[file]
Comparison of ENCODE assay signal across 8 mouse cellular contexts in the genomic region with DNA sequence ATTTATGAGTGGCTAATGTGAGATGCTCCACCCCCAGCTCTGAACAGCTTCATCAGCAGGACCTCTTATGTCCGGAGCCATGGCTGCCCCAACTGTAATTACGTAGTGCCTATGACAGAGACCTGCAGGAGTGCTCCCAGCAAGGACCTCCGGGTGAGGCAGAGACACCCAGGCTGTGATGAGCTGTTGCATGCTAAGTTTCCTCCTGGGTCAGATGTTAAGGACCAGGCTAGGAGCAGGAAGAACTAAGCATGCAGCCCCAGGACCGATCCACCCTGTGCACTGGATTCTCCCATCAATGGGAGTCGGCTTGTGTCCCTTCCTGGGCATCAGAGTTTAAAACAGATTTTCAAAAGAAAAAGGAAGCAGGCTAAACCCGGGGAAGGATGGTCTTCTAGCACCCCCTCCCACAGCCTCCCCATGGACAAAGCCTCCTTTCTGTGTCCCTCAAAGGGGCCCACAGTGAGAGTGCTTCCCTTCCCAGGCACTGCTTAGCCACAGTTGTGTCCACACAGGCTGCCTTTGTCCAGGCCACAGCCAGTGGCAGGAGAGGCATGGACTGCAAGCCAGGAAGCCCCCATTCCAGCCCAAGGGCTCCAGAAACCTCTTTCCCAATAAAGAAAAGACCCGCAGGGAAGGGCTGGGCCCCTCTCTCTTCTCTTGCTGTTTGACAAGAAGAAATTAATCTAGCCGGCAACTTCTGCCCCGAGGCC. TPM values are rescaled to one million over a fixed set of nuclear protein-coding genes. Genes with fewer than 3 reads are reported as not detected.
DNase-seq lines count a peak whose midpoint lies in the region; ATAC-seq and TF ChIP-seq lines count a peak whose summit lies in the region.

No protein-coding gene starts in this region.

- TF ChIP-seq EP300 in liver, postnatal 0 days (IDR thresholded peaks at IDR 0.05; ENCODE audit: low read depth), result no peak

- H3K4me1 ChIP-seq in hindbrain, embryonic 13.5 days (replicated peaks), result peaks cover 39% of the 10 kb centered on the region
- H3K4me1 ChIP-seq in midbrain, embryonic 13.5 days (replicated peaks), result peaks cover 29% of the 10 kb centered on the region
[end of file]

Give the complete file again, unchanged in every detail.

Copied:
Comparison of ENCODE assay signal across 8 mouse cellular contexts in the genomic region with DNA sequence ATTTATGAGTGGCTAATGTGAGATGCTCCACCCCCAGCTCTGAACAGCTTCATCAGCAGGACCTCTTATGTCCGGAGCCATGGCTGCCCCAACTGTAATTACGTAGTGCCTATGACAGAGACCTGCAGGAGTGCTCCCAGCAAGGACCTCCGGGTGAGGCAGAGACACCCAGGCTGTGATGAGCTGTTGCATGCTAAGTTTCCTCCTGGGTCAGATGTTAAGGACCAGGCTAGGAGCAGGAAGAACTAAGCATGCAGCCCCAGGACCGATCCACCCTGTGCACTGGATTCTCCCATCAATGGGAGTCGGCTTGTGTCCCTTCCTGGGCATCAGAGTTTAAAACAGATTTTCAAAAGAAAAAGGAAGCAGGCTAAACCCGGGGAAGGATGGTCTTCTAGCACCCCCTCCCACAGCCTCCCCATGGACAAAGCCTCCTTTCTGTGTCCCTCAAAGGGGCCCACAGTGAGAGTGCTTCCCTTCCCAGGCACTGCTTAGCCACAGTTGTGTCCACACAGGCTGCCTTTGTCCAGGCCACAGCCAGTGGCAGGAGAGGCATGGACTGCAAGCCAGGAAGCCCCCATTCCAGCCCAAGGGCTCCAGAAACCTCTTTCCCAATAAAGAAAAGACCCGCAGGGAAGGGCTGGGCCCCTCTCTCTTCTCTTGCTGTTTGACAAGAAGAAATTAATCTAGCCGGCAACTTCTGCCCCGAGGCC. TPM values are rescaled to one million over a fixed set of nuclear protein-coding genes. Genes with fewer than 3 reads are reported as not detected.
DNase-seq lines count a peak whose midpoint lies in the region; ATAC-seq and TF ChIP-seq lines count a peak whose summit lies in the region.

No protein-coding gene starts in this region.

- TF ChIP-seq EP300 in liver, postnatal 0 days (IDR thresholded peaks at IDR 0.05; ENCODE audit: low read depth), result no peak

- H3K4me1 ChIP-seq in hindbrain, embryonic 13.5 days (replicated peaks), result peaks cover 39% of the 10 kb centered on the region
- H3K4me1 ChIP-seq in midbrain, embryonic 13.5 days (replicated peaks), result peaks cover 29% of the 10 kb centered on the region